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  • Writer's pictureHannah Lomas

Sensory Overload

Updated: May 31, 2020

Wednesday, 27th May 2020

Sensory overload is a significant aspect of autism and too easily overlooked. When I think back, there were many signs that J was easily overloaded. Even from day one. But I think pre-school was the real eye-opener.

It's hard to put into words how hyper J was the first day we got back from pre-school. She managed a full day with no problems (to my surprise) and so we were back around 4pm. Well... J flew into a state of extreme excitement, screaming and whirling and impossibly effervescent. I remember feeling dazed, almost, watching it. It was hysteria personified. I'd heard that children could be quite hyper from the tiredness at nursery, but this had to be seen to be believed. I can still remember it now and it was nearly two years ago.

So, what does sensory overload do and what causes it?

Well, in my experience there are a few things that can cause sensory overload and what it leads to ranges from irritability to full-blown meltdowns. Places with bright lighting, loud music or lots of people are great contenders for sensory overload. Picture your local Superstore - perhaps Sainsbury's or Tesco - and think of the colours, garish lighting, number of people, things going on, voices, smells. It's a lot for a child to take in. But a child on the Spectrum, like J, is quickly overwhelmed, and cannot put into words what it's doing to her. That's why I stopped going.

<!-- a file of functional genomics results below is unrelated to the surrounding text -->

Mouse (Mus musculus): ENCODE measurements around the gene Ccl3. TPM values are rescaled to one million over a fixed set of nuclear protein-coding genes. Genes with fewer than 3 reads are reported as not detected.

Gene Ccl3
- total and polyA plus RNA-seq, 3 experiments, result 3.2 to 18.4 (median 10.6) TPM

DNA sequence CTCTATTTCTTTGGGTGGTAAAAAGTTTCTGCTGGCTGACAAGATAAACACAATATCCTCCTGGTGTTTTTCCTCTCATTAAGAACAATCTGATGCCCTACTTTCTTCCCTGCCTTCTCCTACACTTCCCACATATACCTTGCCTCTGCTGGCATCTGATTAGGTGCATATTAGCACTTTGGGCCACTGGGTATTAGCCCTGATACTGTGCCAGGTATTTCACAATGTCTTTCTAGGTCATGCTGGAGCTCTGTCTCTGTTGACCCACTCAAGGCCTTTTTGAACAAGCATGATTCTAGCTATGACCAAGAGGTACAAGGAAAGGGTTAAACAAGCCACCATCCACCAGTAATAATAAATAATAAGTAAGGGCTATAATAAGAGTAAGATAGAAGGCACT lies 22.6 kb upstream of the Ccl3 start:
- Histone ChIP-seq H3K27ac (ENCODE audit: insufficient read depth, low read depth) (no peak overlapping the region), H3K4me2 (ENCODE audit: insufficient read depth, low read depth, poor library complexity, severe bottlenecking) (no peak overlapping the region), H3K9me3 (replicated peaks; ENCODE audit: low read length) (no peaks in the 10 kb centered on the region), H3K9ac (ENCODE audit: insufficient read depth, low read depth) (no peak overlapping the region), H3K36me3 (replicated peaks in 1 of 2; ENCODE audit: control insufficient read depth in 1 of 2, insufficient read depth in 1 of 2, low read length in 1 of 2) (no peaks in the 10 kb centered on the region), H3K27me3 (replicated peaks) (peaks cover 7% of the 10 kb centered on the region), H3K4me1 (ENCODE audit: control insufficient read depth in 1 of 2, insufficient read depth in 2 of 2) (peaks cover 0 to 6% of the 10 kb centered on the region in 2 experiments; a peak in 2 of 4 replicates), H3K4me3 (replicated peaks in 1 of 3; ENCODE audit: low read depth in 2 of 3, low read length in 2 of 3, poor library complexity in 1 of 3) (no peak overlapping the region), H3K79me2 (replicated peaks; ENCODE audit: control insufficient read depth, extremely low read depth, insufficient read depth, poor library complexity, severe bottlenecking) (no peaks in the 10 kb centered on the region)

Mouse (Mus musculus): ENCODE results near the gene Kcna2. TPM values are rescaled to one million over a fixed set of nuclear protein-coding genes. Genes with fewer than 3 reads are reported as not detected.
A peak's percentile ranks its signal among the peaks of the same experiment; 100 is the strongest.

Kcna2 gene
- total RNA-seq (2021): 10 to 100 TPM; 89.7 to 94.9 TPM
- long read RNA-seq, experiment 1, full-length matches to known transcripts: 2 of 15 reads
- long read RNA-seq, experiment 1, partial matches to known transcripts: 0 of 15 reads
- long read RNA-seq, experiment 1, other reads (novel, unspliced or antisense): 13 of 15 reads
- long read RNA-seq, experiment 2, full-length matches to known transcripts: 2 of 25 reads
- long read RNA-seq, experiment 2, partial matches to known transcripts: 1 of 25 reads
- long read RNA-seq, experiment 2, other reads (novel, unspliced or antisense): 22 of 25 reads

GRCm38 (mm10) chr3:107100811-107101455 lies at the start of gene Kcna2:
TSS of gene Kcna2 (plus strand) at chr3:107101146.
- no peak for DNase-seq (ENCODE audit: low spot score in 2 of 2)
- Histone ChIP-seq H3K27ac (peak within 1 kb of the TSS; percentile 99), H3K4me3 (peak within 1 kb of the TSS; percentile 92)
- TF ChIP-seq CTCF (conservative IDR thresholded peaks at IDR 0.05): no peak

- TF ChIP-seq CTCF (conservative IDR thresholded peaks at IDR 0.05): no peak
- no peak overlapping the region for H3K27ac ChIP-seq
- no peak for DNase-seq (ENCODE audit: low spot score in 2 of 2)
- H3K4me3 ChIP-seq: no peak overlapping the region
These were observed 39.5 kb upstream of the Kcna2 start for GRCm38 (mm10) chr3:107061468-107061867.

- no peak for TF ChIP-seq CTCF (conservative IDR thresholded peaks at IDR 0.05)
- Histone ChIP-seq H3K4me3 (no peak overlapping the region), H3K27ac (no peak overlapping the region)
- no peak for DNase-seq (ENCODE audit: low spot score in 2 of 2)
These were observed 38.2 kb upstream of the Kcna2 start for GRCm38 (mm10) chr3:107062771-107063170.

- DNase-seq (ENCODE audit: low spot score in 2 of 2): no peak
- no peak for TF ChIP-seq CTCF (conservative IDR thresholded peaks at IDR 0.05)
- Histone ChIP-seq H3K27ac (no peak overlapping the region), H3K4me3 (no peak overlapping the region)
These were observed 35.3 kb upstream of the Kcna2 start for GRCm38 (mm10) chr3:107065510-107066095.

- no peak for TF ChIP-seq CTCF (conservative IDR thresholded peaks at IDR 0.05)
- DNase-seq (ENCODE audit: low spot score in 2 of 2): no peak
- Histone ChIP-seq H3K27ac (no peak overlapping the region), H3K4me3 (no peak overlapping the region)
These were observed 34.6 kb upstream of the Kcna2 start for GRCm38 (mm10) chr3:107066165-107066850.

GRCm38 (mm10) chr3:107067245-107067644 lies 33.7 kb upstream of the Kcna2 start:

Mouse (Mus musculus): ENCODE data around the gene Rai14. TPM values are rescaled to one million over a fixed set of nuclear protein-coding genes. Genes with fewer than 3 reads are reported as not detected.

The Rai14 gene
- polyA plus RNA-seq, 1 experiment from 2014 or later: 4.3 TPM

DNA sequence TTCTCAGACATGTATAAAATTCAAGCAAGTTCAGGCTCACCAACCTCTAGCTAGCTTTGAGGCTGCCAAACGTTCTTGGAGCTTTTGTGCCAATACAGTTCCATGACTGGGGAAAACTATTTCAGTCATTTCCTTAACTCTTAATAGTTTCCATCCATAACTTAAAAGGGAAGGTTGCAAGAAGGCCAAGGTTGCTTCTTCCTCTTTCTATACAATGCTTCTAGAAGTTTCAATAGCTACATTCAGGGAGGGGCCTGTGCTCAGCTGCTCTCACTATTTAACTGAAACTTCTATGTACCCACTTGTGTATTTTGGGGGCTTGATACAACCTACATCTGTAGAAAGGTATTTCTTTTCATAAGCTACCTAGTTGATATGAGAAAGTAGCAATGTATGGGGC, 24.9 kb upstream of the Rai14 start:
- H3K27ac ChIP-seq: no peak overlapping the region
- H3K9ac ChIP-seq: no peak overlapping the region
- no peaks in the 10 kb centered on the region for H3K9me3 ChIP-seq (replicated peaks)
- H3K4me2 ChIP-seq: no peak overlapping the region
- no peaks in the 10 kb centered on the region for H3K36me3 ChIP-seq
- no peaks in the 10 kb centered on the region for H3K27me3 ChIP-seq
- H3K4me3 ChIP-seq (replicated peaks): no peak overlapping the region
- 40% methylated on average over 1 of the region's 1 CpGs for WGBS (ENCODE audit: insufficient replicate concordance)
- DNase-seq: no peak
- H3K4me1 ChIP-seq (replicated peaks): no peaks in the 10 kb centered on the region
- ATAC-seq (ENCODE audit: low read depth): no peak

Another contender for sensory overload is the softplay centre, a favourite among mums. It took me a while to discover that these weren't good for J. She seemed excited by them... there were no signs whilst we were there of any problems. In fact, it was the one place where if I took her, she'd run off without even checking to see I was around. She liked them, it seemed.

But home, afterwards, was a different story. J would crash, tired out and overloaded, and lash out in anger or frustration, or dissolve into tears over something small. Home was her safe space, so she let it all out there. The volcano would erupt.

And the last one for me to mention is the Children's Party. J has always loved parties and yet hated them too. She is excited by them, loves the balloons, the cakes, the bouncy castle. But she is also like an outsider looking onto an impenetrable world once we're there, surrounded by sights and sounds and, on top of that, children she doesn't know how to talk to. It's a confetti of confusion. And the aftermath, once home, can be extreme.

So what to do?

In my case I've eliminated all supermarket shopping and switched to online, I avoid any busy places in the afternoon or post-nursery (easy to do during Lockdown!) and I rule most children's parties out or have a serious recovery plan for afterwards.

It's not all doom and gloom. I've realised that time in a field of flowers or bouncing on the trampoline is infinitely better than any of the above options for J - and I'm happy with that.

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